Here for completeness, are the rest of the hwæt‘s:

Line 173:

modes brecða.         Monig oft gesæt

rice to rune;         ræd eahtedon

hwæt swiðferhðum         selest wære

wið færgryrum         to gefremmanne.

Heaney: plotting how best the bold defenders

Porter: what for bold-hearts best would be

Line 233:

fyrdsearu fuslicu;         hine fyrwyt bræc

modgehygdum,         hwæt þa men wæron.

Gewat him þa to waroðe         wicge ridan

Heaney: he had to find out who and what the arrivals were

Porter: in mind-thoughts what these men were

Line 237 (cited above)–I think this example is intriguing, note that it’s also in dialog:

þegn Hroðgares,         þrymmum cwehte

mægenwudu mundum,         meþelwordum frægn:

Hwæt syndon ge         searohæbbendra,

byrnum werede,         þe þus brontne ceol

ofer lagustræte         lædan cwomon,

Heaney: “What kind of men are you who arrive…”

Porter: “What are you armour-wearers”

Line 474:

orh is me to secganne         on sefan minum

gumena ængum         hwæt me Grendel hafað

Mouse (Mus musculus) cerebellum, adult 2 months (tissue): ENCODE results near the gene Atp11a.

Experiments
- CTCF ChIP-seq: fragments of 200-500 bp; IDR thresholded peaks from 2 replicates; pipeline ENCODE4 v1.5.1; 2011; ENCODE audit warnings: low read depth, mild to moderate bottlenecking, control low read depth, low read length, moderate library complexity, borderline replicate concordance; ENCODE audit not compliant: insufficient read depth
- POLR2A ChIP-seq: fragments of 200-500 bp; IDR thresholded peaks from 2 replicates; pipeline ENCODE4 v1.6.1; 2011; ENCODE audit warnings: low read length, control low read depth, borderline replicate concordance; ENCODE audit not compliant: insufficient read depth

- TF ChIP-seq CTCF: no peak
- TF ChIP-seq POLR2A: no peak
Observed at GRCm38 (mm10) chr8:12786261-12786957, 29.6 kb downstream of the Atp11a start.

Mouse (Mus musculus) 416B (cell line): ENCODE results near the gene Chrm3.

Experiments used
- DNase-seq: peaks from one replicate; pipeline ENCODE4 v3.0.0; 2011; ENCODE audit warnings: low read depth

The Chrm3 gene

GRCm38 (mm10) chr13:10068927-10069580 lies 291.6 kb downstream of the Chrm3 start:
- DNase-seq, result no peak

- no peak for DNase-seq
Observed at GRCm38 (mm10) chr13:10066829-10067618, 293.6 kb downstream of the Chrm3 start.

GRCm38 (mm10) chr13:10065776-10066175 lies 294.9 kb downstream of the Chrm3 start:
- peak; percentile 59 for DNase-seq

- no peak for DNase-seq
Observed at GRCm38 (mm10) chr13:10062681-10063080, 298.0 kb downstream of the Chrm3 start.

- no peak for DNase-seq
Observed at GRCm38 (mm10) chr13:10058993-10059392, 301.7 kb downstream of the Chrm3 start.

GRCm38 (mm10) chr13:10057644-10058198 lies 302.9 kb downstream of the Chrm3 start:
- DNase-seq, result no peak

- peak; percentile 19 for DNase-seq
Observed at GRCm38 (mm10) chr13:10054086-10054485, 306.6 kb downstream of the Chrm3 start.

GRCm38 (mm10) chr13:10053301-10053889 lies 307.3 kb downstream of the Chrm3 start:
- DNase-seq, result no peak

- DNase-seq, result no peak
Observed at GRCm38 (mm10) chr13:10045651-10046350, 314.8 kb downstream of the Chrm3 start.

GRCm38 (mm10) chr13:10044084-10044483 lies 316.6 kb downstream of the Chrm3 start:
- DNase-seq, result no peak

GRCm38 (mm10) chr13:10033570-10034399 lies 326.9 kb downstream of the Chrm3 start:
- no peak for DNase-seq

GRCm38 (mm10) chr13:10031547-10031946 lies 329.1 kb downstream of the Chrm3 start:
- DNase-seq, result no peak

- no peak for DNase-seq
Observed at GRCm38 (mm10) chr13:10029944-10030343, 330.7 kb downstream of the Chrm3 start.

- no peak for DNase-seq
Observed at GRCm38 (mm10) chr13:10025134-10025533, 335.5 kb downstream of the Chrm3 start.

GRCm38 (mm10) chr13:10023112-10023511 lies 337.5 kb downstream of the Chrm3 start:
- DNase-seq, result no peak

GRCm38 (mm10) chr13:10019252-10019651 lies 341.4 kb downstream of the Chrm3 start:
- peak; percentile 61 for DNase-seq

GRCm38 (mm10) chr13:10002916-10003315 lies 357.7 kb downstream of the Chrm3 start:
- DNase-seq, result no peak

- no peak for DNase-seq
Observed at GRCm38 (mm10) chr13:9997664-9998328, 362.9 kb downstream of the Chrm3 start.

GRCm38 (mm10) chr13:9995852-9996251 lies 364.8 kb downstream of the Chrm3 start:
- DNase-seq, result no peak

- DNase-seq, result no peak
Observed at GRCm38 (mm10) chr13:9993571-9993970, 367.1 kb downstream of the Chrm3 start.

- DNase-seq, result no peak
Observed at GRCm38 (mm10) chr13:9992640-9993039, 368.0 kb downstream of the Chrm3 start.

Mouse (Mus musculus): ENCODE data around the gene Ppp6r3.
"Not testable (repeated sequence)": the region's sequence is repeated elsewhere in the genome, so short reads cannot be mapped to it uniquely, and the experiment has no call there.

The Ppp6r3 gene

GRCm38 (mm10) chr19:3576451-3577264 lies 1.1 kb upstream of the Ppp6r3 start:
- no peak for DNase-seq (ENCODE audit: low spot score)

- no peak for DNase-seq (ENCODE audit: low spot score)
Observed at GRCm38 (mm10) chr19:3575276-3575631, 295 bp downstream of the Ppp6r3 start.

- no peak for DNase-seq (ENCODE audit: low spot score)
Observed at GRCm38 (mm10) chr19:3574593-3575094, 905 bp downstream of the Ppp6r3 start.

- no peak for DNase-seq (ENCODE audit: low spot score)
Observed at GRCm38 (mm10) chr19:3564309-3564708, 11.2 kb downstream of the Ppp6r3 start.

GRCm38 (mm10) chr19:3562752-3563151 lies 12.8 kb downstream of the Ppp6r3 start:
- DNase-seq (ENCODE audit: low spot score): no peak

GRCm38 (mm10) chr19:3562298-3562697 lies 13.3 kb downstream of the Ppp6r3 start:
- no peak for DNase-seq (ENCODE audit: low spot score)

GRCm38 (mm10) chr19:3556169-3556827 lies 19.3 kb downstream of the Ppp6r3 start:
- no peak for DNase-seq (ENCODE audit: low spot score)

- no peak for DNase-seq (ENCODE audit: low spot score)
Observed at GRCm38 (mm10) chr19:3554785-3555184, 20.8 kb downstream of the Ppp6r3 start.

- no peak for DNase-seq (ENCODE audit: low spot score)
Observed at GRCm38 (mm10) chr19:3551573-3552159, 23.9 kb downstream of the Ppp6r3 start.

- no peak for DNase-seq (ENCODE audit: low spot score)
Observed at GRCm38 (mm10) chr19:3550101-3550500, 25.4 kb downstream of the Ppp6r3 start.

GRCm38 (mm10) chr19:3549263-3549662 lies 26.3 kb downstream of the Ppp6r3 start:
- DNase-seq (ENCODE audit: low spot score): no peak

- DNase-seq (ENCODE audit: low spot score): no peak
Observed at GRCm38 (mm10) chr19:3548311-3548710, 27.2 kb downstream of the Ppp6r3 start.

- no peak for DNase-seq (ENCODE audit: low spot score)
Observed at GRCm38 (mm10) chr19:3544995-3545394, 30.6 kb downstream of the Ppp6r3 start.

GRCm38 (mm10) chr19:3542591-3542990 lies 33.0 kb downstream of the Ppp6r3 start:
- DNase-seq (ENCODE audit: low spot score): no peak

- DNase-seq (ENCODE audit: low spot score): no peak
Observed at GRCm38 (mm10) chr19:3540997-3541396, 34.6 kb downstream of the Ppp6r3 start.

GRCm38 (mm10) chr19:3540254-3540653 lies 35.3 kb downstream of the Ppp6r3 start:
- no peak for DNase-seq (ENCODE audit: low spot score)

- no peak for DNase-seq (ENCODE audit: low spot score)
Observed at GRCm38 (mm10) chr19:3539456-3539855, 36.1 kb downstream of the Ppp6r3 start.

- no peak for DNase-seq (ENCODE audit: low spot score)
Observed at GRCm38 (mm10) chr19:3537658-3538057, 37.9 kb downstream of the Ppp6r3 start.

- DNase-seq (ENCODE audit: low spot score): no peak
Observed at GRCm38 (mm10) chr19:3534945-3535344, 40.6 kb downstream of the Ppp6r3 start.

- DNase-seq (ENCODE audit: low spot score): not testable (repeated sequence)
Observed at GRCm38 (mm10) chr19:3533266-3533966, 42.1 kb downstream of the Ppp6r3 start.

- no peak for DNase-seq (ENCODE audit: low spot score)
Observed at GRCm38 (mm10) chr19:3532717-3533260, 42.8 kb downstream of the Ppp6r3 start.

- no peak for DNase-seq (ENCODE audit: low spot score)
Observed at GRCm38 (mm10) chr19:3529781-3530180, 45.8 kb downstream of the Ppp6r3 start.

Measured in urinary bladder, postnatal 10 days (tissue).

hynðo on Heorote         mid his heteþancum,

færniða gefremed.         Is min fletwerod,

Heaney: with all the grief Grendal has caused

Porter: to man any what me Grendal has

Line 880:

þonne he swulces hwæt         secgan wolde,

eam his nefan,         swa hie a wæron

Heaney: the urge to speak of them: always they had been

Porter: when he such matters say would,

Line 1186:

uncran eaferan,         gif he þæt eal gemon,

hwæt wit to willan         ond to worðmyndum

umborwesendum ær         arna gefremedon.”

Heaney: the favour and respect he found in his childhood

Porter: what we for his happiness and for his honour

Line 1476:

snottra fengel,         nu ic eom siðes fus,

goldwine gumena,         hwæt wit geo spræcon,

gif ic æt þearfe         þinre scolde

Heaney: what we said earlier: that you, son of Halfdane

Porter: gold-friend of man, what we earlier said

Line 3010:

ond þone gebringan,         þe us beagas geaf,

on adfære.         Ne scel anes hwæt

meltan mid þam modigan,         ac þær is maðma hord,

Heaney: on the funeral road. His royal pyre

Porter: on pyre-journey. not shall mere pittance

Line 3068:

Swa wæs Biowulfe,         þa he biorges weard

sohte, searoniðas;         seolfa ne cuðe

þurh hwæt his worulde gedal         weorð

Heaney: of how his departure from the world would happen.

Porter: through what his world’s departing caused should be